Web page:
David Bourget (Western Ontario)
David Chalmers (ANU, NYU)
Rafael De Clercq
Ezio Di Nucci
Jonathan Jenkins Ichikawa
Jack Alan Reynolds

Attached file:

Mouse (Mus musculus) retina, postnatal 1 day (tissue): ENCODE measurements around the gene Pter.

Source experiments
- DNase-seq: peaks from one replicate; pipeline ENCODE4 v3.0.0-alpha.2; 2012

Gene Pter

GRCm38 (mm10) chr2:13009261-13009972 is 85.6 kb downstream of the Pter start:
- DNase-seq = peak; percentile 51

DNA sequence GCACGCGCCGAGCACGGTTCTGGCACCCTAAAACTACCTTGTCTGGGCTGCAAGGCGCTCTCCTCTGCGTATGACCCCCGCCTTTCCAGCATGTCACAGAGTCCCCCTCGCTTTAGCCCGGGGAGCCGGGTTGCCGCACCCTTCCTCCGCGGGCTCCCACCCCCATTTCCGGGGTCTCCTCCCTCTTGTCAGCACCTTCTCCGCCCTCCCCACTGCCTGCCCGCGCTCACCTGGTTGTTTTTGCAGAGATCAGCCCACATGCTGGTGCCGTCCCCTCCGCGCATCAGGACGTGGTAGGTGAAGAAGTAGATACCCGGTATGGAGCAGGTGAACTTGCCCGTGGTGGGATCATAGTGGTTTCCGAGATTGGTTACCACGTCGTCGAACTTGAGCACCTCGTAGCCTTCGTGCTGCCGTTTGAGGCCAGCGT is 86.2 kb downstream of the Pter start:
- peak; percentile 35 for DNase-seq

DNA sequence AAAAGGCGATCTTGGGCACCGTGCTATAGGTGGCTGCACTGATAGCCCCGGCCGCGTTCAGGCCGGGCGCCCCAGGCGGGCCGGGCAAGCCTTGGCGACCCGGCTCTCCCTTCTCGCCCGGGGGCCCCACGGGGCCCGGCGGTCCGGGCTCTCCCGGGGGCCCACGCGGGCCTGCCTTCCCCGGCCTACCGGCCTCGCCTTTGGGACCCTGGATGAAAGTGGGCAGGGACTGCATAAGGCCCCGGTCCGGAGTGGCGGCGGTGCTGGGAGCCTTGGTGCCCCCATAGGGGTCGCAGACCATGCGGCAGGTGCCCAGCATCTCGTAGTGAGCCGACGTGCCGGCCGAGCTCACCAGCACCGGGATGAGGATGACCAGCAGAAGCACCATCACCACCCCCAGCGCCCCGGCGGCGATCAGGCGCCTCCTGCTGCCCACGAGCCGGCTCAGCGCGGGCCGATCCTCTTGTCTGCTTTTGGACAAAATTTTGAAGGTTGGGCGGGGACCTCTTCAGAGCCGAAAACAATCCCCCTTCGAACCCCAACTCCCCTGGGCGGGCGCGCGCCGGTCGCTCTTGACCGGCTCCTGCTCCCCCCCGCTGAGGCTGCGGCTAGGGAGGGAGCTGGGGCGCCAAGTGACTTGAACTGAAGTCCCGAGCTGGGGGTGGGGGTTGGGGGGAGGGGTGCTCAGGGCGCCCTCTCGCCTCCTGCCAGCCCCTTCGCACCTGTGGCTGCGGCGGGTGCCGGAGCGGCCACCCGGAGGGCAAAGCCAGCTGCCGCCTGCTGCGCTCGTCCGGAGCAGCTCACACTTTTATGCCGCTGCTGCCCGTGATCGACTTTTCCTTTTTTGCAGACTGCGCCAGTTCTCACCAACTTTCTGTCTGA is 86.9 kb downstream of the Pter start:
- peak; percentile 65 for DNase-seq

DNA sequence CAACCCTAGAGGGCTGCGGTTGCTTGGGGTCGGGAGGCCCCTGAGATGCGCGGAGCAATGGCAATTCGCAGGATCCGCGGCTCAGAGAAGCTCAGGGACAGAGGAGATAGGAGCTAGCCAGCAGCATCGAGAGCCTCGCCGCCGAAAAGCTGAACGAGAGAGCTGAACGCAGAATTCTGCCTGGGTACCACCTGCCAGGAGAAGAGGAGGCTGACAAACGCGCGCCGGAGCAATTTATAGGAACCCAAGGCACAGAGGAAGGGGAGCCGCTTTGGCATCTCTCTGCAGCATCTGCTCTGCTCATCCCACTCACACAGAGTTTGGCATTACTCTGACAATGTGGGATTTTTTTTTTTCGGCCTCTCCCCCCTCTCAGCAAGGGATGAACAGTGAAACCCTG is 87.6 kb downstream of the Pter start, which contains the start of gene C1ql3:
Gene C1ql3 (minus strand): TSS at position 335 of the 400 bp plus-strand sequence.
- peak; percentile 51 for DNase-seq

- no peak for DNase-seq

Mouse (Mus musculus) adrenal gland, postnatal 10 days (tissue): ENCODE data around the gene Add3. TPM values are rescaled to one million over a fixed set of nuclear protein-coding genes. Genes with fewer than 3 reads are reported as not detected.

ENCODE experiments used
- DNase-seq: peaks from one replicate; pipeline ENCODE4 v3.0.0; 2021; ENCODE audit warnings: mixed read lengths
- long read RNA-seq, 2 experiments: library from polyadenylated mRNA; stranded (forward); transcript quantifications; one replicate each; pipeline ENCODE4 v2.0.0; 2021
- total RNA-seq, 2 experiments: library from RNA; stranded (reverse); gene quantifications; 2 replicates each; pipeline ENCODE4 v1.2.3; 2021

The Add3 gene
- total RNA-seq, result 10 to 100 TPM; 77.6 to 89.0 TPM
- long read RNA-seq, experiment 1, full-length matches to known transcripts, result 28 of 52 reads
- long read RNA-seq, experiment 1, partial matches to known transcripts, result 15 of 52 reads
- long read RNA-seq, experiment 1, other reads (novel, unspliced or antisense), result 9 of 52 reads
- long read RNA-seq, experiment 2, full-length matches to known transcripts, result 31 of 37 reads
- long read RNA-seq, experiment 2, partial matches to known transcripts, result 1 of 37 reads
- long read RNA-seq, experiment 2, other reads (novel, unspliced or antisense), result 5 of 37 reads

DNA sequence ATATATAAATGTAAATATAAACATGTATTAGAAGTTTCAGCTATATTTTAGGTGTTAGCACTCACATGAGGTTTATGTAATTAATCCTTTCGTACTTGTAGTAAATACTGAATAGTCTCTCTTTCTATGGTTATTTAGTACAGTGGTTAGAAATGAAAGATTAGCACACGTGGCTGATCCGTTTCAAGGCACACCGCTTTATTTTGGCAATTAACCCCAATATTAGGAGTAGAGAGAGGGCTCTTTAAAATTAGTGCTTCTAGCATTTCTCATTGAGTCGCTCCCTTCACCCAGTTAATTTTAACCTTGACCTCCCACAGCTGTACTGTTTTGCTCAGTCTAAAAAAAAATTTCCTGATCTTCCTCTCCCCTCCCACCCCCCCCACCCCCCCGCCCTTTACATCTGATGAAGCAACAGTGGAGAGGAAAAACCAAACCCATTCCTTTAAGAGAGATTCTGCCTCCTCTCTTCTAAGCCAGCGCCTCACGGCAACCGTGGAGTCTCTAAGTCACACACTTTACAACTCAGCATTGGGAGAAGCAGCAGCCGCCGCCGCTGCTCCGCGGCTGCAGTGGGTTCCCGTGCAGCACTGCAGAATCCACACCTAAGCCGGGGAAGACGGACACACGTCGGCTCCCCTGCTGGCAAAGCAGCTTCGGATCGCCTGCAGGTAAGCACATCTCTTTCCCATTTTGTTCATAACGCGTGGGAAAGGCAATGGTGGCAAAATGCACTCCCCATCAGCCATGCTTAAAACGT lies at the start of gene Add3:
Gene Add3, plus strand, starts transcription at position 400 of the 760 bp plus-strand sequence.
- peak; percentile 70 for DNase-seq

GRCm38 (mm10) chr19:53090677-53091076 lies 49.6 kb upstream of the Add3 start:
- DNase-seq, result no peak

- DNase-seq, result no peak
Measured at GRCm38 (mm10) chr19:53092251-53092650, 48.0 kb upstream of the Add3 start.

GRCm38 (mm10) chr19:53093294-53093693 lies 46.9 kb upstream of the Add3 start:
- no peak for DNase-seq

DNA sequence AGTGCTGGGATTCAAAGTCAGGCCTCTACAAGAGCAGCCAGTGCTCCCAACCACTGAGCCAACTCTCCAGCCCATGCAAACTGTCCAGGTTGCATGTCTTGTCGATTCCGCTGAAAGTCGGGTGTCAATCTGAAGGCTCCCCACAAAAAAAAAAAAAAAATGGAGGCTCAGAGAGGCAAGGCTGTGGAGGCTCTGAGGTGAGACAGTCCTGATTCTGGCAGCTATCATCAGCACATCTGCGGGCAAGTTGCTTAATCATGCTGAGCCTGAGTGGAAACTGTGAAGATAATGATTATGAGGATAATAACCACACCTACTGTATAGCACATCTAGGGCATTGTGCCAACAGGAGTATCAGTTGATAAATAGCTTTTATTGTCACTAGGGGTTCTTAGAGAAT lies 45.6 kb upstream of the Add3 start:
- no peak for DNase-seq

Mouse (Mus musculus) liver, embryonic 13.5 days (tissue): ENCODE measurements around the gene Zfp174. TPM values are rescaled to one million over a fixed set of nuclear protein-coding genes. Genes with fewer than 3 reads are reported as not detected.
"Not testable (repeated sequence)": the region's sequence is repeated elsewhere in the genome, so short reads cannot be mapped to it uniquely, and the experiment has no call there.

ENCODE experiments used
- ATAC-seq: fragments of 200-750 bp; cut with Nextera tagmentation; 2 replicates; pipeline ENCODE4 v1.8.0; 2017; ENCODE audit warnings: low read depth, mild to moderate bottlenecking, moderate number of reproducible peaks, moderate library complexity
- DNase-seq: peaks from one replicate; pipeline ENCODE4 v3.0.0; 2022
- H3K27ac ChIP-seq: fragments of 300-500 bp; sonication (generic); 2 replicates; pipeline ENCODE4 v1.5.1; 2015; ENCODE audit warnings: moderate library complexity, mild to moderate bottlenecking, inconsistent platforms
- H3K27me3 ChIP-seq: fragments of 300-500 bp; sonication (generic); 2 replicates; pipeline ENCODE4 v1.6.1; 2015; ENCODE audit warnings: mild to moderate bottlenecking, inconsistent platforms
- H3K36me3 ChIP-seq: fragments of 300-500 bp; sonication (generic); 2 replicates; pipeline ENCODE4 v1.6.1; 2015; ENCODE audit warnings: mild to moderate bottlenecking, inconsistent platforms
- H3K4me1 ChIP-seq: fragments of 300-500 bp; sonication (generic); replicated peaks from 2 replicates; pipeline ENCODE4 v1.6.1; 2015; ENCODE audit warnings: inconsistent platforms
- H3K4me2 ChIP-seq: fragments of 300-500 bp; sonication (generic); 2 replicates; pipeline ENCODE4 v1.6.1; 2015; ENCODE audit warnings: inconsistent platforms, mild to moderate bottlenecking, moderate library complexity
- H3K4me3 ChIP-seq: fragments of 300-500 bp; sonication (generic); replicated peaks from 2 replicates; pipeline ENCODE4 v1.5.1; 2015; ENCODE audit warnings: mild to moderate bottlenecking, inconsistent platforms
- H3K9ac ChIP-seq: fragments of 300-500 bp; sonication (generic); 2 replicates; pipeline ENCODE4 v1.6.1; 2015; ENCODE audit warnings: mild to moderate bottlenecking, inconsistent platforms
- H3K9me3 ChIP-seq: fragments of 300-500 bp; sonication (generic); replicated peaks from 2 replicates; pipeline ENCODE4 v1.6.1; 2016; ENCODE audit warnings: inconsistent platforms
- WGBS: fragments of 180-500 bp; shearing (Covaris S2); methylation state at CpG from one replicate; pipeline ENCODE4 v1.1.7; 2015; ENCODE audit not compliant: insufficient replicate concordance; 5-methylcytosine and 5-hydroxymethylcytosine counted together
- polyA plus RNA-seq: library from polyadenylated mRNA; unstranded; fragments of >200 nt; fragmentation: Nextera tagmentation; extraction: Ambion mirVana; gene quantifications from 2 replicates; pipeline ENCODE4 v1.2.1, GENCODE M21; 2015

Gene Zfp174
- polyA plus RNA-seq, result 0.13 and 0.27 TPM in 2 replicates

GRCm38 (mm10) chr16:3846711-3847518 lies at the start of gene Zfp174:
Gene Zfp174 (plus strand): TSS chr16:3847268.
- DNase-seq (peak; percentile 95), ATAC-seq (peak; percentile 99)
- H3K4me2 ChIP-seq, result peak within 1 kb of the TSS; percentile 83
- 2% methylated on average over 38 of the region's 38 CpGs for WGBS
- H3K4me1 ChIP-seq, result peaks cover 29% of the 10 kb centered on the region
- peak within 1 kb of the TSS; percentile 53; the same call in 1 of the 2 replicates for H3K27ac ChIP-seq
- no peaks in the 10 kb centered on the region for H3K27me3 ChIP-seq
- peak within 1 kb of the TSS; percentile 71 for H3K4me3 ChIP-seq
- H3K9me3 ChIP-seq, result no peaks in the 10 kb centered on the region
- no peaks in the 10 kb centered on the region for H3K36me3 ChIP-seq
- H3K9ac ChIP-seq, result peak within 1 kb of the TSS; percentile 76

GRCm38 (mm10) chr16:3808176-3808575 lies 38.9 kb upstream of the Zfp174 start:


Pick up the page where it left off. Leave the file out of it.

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This thesis argues that the role played by the concept of remembrance (Eingedenken) in Walter Benjamin's 'theory of the knowledge of history' and in his engagement with Enlightenment universal history, is a crucial one. The implications of Benjamin's contention that history's 'original vocation' is 'remembrance' have hitherto gone largely unnoticed. The following thesis explores the meaning of the concept of remembrance and assesses the significance of this proposed link between history and memory, looking at both the mnemonic aspect of history and the historical facets of memory. It argues that by mobilising the simultaneously destructive and constructive capacities of remembrance, Benjamin sought to develop a critical historiography which would enable a radical encounter with a previously suppressed past. In so doing he takes up a stance (explicit and implicit) towards existing philosophical conceptions of history, in particular the idea of universal history found in German Idealism. Benjamin reveals an intention to retain the epistemological aspirations of universal history whilst ridding that approach of its apologetic moment. He criticises existing conceptions of history on the basis that each assumes homogeneous time to be the framework in which historical events occur. Insight into the distinctive temporality of remembrance proves to be the touchstone for this critique, and provides a paradigm for a very different conception of time. The thesis goes on to determine what is valid and what is problematic both in this concept of remembrance and in the theory of historical knowledge which it informs, by subjecting both to the most cogent criticisms which can be levelled at them. What emerges is not only the importance of this concept for an understanding of Benjamin's philosophy but the pertinence of this concept for any philosophical account of memory
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